Saturday, November 1, 2014


I recently took a tilt table test. The only thing I had complained about was a constant headache but my lovely EDS doctor ordered one straight away.

I had read about them and I was nervous. Everyone described them as hell. They were right. First the strap all kinds of sticky things to you and hook them up to monitors for constant blood pressure, constant heart rate, and several to track the heart's electrical impulses. At first I was fine. They warned me I could pass out or throw up. I had never passed out before and I most certainly have never thrown up against my will. Within ten minutes of being upright I was complaining of constant hot flashes. They kept getting worse and then I got nauseous. What happened next is a blur to me. I felt like I was falling asleep. I started to dream. I can remember dreaming but not quite about what. Next thing I knew I was being swung down so my feet were above my head. I had passed out. It was so weird, I had never done that before. I remember the hot flashes, the feeling that I had to move but I couldn't change positions, the feeling of wanting to cry and beg to be let down. I did not get the words out. My brain would not move my lips at that point.

It took a week to hear from the cardiologist who interpreted the data. I thought they would say that I had POTS. After all, that is the most common thing you hear with EDS. I was surprised to hear NCS. Neurocardiogenic Syncope. They prefer to call it Orthostatic Intolerance or Orthostatic Hypotension at my Cardiologists. It all means the same thing for me. When I am sitting up or standing up and the blood starts to be pulled down by gravity, my heart does not keep beating faster and my veins and vessels do not constrict in order to keep enough blood flowing to my brain. Once they explained it me, I could clearly see it on the pages of data they sent me. After 5 min, my heart rate and blood pressure drop in tandem until I passed out.

Now, in real life, I don't pass out. I don't even usually feel too dizzy. I have a constant headache. I am constantly irritable and exhausted. Just walking to the kitchen and doing ten minutes of dishes was enough to make me want to lay down for hours. I get "coat hanger" pain, the pain you get between your shoulder blades. Other symptoms that I didn't notice, because they were just a part of my life, were a decrease in hearing ability and sight when upright. I had a general feeling of being disconnected from not only the world but the rest of me. Like I didn't extend down into my body and I was trapped in my brain. I had no confidence and I looked funny to myself in the mirror.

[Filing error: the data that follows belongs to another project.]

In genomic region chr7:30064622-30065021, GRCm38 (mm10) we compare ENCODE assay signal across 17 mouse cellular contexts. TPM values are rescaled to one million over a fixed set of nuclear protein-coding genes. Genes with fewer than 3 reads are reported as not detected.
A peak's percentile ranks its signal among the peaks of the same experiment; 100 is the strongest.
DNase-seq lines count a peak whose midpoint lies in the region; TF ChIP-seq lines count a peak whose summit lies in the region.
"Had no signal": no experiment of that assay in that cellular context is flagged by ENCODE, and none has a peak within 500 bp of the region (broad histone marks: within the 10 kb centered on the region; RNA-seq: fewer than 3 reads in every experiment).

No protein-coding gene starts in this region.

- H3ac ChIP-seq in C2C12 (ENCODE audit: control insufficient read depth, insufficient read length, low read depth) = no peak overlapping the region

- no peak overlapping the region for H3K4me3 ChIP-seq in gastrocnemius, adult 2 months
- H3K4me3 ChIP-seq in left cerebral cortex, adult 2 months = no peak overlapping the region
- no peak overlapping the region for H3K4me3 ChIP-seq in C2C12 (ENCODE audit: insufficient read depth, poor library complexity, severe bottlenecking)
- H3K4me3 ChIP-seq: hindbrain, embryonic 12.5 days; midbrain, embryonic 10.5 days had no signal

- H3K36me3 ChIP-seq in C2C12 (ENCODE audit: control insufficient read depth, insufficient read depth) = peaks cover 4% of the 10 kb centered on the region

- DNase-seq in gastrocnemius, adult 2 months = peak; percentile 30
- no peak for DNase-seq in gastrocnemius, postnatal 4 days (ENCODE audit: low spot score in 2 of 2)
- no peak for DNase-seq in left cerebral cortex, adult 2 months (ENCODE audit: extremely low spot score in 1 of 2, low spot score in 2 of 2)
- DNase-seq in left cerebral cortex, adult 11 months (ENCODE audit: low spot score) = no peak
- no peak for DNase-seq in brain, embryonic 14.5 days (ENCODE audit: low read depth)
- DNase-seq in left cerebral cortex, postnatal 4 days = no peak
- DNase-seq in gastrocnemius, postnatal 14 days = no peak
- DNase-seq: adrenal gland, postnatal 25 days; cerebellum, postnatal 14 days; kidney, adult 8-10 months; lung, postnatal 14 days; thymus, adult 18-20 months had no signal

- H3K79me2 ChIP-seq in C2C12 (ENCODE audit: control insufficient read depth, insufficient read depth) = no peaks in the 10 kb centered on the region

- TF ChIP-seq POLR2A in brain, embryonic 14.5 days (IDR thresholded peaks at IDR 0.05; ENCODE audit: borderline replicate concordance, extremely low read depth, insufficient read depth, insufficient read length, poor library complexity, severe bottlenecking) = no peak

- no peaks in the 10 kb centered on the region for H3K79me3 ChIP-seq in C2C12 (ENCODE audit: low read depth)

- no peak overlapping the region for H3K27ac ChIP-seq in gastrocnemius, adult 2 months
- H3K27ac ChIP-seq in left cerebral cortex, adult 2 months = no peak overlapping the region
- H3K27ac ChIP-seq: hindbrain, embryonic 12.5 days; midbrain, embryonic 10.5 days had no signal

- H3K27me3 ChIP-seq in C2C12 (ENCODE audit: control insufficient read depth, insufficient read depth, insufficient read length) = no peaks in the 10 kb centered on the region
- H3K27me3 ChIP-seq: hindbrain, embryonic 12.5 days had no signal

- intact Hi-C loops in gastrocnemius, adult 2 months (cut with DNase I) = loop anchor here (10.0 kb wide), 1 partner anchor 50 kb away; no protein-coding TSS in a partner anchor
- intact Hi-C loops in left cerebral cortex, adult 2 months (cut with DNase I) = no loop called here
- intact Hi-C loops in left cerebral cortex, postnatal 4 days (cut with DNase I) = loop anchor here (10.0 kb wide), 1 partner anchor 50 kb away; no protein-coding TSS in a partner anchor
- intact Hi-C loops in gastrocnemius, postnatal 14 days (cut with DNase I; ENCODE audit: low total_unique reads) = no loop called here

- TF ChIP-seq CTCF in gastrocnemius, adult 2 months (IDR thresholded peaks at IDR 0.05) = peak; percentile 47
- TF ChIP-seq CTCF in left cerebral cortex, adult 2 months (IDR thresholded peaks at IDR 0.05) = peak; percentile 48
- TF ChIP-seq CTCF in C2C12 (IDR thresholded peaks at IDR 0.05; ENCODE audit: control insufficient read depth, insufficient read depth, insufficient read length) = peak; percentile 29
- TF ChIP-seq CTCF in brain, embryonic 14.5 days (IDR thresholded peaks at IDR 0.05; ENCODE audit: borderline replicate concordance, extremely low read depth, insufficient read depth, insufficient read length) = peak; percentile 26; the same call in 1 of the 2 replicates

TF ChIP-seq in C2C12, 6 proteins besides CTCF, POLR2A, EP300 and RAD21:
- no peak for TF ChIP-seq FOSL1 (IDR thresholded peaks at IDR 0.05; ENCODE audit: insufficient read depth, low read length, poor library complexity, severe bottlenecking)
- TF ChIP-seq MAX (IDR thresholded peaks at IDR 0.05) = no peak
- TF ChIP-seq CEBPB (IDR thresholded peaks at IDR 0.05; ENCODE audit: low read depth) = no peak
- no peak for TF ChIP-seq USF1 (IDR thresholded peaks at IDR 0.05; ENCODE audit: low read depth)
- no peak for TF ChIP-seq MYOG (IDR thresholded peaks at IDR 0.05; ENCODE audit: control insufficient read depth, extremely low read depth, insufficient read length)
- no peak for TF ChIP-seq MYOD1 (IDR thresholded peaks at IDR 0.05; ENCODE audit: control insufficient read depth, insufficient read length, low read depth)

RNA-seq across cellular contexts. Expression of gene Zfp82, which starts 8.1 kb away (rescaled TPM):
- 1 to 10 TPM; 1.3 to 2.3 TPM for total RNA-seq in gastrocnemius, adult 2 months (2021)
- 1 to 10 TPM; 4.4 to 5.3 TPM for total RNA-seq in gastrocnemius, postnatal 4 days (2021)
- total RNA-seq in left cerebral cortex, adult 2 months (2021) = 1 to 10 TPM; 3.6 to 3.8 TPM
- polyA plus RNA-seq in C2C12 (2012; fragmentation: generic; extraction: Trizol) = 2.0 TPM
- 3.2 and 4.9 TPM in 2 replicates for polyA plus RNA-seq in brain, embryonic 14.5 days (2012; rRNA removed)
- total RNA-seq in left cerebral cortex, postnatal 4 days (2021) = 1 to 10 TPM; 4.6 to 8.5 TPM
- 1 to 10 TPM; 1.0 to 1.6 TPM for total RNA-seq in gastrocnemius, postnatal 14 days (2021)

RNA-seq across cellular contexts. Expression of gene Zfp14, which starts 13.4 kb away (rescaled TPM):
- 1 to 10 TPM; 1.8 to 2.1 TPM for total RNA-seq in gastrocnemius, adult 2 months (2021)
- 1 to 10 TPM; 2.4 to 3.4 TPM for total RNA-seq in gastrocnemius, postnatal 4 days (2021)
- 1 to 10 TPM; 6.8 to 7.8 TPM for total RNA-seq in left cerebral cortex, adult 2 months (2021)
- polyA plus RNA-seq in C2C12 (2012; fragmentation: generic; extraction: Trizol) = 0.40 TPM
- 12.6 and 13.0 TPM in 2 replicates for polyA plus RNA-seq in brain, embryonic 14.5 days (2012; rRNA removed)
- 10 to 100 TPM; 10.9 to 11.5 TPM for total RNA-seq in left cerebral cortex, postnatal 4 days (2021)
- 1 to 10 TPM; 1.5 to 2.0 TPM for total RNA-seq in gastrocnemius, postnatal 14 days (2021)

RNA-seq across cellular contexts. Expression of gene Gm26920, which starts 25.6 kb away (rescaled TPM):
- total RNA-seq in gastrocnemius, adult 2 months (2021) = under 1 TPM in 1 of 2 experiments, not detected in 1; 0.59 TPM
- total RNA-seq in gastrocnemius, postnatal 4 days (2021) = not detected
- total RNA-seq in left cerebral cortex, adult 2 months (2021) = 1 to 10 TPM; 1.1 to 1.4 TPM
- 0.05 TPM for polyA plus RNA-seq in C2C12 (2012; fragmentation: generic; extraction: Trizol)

I am using the past tens for those symptoms and I hope that continues. After my diagnosis the doctor ordered me a prescription for fludrocortisone, .1mg. If you remember from a previous post, I am very scared of taking new meds. They always go wrong for me. This could turn out to be no exception. I was told that It would help me increase the level of fluid in my blood stream, helping to increase my blood pressure. This would help me get more blood to my brain, more oxygen. I read up on it and I also needed to increase my salt and my water intake. More reading led me to believe that caffeine helps raise the heart rate and constrict my blood vessels.

So now I am here. I finally got up the nerve to try the new medicine. The first day was a little rough. The med made me sick to my stomach and I had only started with half the dose. By the end of the day I felt awesome. I had gone to do errands that included some elevator rides. Usually those make me dizzy but this time I felt just fine. I walked for hours, carried a kid, drove, got up and down and when I came home I didn't feel like sleeping or laying down. I actually felt like doing the dishes and folding laundry. That is when I noticed that everything looked brighter and closer. The fog was lifting! I felt like I was really in my body, really in the world, not cut off and a prisoner in my brain.

I am now on day 4. I am still only taking half the dose. I am still scared of side effects. If this keeps working like this I will go up to the whole dose in a few days.

My new life consists of taking this med, eating lots of salt and water, even adding salt to my water sometimes, eating lots of meat, keeping meals small but frequent, drinking enough caffeine to help but not enough to cause insomnia, and using my new found freedom to be a better mother. I am praying that this med keep making me feel this good. I don't feel euphoria like with drugs, or just energy like with speed, but just being able to do things without becoming exhausted beyond exhausted, feeling like a part of the world and connected to myself, and seeing the world through eyes not shrouded in fog.

My new life includes hope. 

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